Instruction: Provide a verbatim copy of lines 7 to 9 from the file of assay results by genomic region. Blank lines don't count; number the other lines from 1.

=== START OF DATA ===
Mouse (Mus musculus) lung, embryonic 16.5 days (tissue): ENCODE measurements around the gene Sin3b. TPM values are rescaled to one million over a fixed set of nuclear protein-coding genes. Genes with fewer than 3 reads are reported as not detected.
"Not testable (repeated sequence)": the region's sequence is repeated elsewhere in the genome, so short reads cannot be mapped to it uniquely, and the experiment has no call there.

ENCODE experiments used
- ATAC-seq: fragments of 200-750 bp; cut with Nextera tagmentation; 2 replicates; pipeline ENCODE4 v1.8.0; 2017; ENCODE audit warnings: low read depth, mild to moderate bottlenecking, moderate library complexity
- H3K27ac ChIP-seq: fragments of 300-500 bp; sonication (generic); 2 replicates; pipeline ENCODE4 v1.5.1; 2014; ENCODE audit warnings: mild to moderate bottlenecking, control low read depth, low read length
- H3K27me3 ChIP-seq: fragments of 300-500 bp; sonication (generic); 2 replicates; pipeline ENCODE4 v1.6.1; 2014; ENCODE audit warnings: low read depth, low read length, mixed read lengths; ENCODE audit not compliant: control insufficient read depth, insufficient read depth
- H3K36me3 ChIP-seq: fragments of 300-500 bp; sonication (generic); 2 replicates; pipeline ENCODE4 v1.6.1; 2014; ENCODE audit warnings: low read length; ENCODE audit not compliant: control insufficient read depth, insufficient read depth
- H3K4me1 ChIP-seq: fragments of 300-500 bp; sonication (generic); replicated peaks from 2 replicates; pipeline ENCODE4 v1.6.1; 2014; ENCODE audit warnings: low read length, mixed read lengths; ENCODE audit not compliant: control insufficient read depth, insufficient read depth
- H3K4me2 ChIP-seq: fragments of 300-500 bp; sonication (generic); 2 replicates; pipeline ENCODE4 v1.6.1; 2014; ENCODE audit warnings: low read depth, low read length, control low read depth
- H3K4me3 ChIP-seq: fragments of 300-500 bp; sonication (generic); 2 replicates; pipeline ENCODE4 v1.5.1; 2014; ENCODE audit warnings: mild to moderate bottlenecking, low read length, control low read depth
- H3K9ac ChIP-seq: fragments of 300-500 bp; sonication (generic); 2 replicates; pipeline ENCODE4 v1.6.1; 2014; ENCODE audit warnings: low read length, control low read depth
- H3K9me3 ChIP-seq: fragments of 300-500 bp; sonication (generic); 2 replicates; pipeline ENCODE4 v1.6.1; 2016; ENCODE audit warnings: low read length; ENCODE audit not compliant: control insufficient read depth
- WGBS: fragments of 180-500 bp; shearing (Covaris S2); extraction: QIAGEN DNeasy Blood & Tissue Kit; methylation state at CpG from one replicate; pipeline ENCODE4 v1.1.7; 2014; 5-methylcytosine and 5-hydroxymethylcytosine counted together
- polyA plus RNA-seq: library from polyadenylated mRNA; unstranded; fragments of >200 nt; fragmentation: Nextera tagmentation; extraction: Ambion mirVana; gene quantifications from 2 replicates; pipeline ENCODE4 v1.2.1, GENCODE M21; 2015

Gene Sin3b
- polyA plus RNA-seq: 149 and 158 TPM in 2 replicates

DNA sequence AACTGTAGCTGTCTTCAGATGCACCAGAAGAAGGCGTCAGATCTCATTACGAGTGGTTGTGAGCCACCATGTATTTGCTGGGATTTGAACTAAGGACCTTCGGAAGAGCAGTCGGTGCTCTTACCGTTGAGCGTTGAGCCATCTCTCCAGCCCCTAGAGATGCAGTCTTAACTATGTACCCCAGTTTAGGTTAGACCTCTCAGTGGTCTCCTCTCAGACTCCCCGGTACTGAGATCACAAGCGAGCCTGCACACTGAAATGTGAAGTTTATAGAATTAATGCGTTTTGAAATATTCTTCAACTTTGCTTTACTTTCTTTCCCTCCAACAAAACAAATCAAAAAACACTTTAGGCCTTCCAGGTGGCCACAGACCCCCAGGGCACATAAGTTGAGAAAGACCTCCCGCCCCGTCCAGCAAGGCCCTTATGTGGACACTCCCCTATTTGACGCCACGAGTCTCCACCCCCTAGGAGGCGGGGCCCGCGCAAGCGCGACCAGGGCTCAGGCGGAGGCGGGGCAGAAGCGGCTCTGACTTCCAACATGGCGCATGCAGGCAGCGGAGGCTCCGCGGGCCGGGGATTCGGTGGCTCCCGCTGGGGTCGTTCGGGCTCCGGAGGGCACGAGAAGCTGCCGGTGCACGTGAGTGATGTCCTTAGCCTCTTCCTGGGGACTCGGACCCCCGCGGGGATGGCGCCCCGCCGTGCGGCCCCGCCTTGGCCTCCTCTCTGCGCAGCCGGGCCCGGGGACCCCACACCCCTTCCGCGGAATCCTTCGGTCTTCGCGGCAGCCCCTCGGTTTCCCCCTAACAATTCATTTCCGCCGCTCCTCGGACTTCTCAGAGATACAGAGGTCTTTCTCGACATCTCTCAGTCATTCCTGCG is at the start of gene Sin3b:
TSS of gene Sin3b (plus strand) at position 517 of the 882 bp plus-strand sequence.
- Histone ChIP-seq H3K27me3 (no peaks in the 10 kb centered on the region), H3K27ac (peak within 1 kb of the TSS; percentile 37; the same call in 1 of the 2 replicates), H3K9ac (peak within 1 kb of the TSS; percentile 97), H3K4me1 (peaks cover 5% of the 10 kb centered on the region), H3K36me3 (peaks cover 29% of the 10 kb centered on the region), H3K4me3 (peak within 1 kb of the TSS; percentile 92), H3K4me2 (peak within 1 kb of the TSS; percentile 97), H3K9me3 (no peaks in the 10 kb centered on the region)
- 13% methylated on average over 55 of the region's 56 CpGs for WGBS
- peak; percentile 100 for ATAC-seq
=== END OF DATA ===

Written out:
- H3K36me3 ChIP-seq: fragments of 300-500 bp; sonication (generic); 2 replicates; pipeline ENCODE4 v1.6.1; 2014; ENCODE audit warnings: low read length; ENCODE audit not compliant: control insufficient read depth, insufficient read depth
- H3K4me1 ChIP-seq: fragments of 300-500 bp; sonication (generic); replicated peaks from 2 replicates; pipeline ENCODE4 v1.6.1; 2014; ENCODE audit warnings: low read length, mixed read lengths; ENCODE audit not compliant: control insufficient read depth, insufficient read depth
- H3K4me2 ChIP-seq: fragments of 300-500 bp; sonication (generic); 2 replicates; pipeline ENCODE4 v1.6.1; 2014; ENCODE audit warnings: low read depth, low read length, control low read depth